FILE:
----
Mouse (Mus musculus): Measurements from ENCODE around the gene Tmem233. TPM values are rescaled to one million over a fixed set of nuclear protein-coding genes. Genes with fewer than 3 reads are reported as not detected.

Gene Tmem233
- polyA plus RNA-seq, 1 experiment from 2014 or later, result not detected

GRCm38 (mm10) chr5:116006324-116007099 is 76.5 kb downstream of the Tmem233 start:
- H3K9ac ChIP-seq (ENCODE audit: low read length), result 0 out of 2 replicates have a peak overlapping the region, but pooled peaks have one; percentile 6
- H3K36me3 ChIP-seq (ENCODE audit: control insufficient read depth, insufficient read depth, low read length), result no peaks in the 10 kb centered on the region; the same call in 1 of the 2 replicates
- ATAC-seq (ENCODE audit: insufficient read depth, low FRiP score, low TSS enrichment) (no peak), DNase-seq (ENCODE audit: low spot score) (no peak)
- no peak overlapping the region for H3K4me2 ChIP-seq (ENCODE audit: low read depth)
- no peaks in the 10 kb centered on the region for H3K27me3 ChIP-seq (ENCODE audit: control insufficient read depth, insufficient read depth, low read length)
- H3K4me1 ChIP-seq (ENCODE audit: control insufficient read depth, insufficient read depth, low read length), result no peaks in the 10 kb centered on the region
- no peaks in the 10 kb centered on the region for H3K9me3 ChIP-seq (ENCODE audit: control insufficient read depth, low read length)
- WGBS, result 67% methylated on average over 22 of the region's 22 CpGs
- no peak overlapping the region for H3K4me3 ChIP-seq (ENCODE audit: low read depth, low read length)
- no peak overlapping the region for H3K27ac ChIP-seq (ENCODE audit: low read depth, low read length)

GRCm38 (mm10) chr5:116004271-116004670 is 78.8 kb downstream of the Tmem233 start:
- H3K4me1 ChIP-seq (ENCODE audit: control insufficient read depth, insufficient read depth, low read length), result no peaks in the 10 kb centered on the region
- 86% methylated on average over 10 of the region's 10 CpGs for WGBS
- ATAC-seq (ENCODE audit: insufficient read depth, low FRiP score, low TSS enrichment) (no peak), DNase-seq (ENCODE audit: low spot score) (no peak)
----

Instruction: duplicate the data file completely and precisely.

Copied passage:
Mouse (Mus musculus): Measurements from ENCODE around the gene Tmem233. TPM values are rescaled to one million over a fixed set of nuclear protein-coding genes. Genes with fewer than 3 reads are reported as not detected.

Gene Tmem233
- polyA plus RNA-seq, 1 experiment from 2014 or later, result not detected

GRCm38 (mm10) chr5:116006324-116007099 is 76.5 kb downstream of the Tmem233 start:
- H3K9ac ChIP-seq (ENCODE audit: low read length), result 0 out of 2 replicates have a peak overlapping the region, but pooled peaks have one; percentile 6
- H3K36me3 ChIP-seq (ENCODE audit: control insufficient read depth, insufficient read depth, low read length), result no peaks in the 10 kb centered on the region; the same call in 1 of the 2 replicates
- ATAC-seq (ENCODE audit: insufficient read depth, low FRiP score, low TSS enrichment) (no peak), DNase-seq (ENCODE audit: low spot score) (no peak)
- no peak overlapping the region for H3K4me2 ChIP-seq (ENCODE audit: low read depth)
- no peaks in the 10 kb centered on the region for H3K27me3 ChIP-seq (ENCODE audit: control insufficient read depth, insufficient read depth, low read length)
- H3K4me1 ChIP-seq (ENCODE audit: control insufficient read depth, insufficient read depth, low read length), result no peaks in the 10 kb centered on the region
- no peaks in the 10 kb centered on the region for H3K9me3 ChIP-seq (ENCODE audit: control insufficient read depth, low read length)
- WGBS, result 67% methylated on average over 22 of the region's 22 CpGs
- no peak overlapping the region for H3K4me3 ChIP-seq (ENCODE audit: low read depth, low read length)
- no peak overlapping the region for H3K27ac ChIP-seq (ENCODE audit: low read depth, low read length)

GRCm38 (mm10) chr5:116004271-116004670 is 78.8 kb downstream of the Tmem233 start:
- H3K4me1 ChIP-seq (ENCODE audit: control insufficient read depth, insufficient read depth, low read length), result no peaks in the 10 kb centered on the region
- 86% methylated on average over 10 of the region's 10 CpGs for WGBS
- ATAC-seq (ENCODE audit: insufficient read depth, low FRiP score, low TSS enrichment) (no peak), DNase-seq (ENCODE audit: low spot score) (no peak)